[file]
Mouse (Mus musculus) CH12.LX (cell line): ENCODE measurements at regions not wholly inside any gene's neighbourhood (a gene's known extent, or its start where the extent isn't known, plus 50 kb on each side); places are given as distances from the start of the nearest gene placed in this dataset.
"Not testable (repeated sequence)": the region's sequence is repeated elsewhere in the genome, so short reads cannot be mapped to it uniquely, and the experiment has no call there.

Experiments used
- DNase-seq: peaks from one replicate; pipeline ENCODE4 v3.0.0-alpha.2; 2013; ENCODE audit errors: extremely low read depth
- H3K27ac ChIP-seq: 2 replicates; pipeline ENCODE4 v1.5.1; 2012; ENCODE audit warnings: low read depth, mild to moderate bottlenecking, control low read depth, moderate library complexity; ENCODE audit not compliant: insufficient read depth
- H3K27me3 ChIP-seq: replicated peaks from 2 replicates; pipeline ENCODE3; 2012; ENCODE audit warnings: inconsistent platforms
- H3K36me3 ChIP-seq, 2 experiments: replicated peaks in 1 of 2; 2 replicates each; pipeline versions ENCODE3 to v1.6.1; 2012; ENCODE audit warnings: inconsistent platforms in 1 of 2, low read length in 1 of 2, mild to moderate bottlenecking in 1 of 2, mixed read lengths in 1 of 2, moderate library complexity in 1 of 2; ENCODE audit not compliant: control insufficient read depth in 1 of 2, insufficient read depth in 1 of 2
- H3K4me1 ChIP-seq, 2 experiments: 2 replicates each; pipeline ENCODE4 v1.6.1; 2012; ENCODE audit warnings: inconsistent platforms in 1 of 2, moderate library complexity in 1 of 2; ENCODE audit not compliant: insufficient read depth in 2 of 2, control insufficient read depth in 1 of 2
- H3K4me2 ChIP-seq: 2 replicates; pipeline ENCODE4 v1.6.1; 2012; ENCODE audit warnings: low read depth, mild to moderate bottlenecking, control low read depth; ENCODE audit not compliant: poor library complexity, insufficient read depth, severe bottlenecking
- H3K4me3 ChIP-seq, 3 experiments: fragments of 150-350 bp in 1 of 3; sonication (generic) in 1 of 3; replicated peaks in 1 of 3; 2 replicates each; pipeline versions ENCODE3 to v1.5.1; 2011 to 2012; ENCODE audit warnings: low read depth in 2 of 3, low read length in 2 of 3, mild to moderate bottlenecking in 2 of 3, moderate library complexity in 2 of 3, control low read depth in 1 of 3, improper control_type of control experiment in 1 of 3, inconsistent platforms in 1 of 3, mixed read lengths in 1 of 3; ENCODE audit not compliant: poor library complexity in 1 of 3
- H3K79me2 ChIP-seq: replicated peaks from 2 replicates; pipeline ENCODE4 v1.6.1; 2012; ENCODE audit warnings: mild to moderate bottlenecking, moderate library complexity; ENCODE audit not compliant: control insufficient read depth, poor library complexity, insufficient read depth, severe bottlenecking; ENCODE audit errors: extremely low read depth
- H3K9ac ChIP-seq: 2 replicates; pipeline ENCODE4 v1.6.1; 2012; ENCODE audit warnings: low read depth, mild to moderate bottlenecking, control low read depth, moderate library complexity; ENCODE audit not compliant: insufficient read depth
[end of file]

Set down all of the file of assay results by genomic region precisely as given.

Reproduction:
Mouse (Mus musculus) CH12.LX (cell line): ENCODE measurements at regions not wholly inside any gene's neighbourhood (a gene's known extent, or its start where the extent isn't known, plus 50 kb on each side); places are given as distances from the start of the nearest gene placed in this dataset.
"Not testable (repeated sequence)": the region's sequence is repeated elsewhere in the genome, so short reads cannot be mapped to it uniquely, and the experiment has no call there.

Experiments used
- DNase-seq: peaks from one replicate; pipeline ENCODE4 v3.0.0-alpha.2; 2013; ENCODE audit errors: extremely low read depth
- H3K27ac ChIP-seq: 2 replicates; pipeline ENCODE4 v1.5.1; 2012; ENCODE audit warnings: low read depth, mild to moderate bottlenecking, control low read depth, moderate library complexity; ENCODE audit not compliant: insufficient read depth
- H3K27me3 ChIP-seq: replicated peaks from 2 replicates; pipeline ENCODE3; 2012; ENCODE audit warnings: inconsistent platforms
- H3K36me3 ChIP-seq, 2 experiments: replicated peaks in 1 of 2; 2 replicates each; pipeline versions ENCODE3 to v1.6.1; 2012; ENCODE audit warnings: inconsistent platforms in 1 of 2, low read length in 1 of 2, mild to moderate bottlenecking in 1 of 2, mixed read lengths in 1 of 2, moderate library complexity in 1 of 2; ENCODE audit not compliant: control insufficient read depth in 1 of 2, insufficient read depth in 1 of 2
- H3K4me1 ChIP-seq, 2 experiments: 2 replicates each; pipeline ENCODE4 v1.6.1; 2012; ENCODE audit warnings: inconsistent platforms in 1 of 2, moderate library complexity in 1 of 2; ENCODE audit not compliant: insufficient read depth in 2 of 2, control insufficient read depth in 1 of 2
- H3K4me2 ChIP-seq: 2 replicates; pipeline ENCODE4 v1.6.1; 2012; ENCODE audit warnings: low read depth, mild to moderate bottlenecking, control low read depth; ENCODE audit not compliant: poor library complexity, insufficient read depth, severe bottlenecking
- H3K4me3 ChIP-seq, 3 experiments: fragments of 150-350 bp in 1 of 3; sonication (generic) in 1 of 3; replicated peaks in 1 of 3; 2 replicates each; pipeline versions ENCODE3 to v1.5.1; 2011 to 2012; ENCODE audit warnings: low read depth in 2 of 3, low read length in 2 of 3, mild to moderate bottlenecking in 2 of 3, moderate library complexity in 2 of 3, control low read depth in 1 of 3, improper control_type of control experiment in 1 of 3, inconsistent platforms in 1 of 3, mixed read lengths in 1 of 3; ENCODE audit not compliant: poor library complexity in 1 of 3
- H3K79me2 ChIP-seq: replicated peaks from 2 replicates; pipeline ENCODE4 v1.6.1; 2012; ENCODE audit warnings: mild to moderate bottlenecking, moderate library complexity; ENCODE audit not compliant: control insufficient read depth, poor library complexity, insufficient read depth, severe bottlenecking; ENCODE audit errors: extremely low read depth
- H3K9ac ChIP-seq: 2 replicates; pipeline ENCODE4 v1.6.1; 2012; ENCODE audit warnings: low read depth, mild to moderate bottlenecking, control low read depth, moderate library complexity; ENCODE audit not compliant: insufficient read depth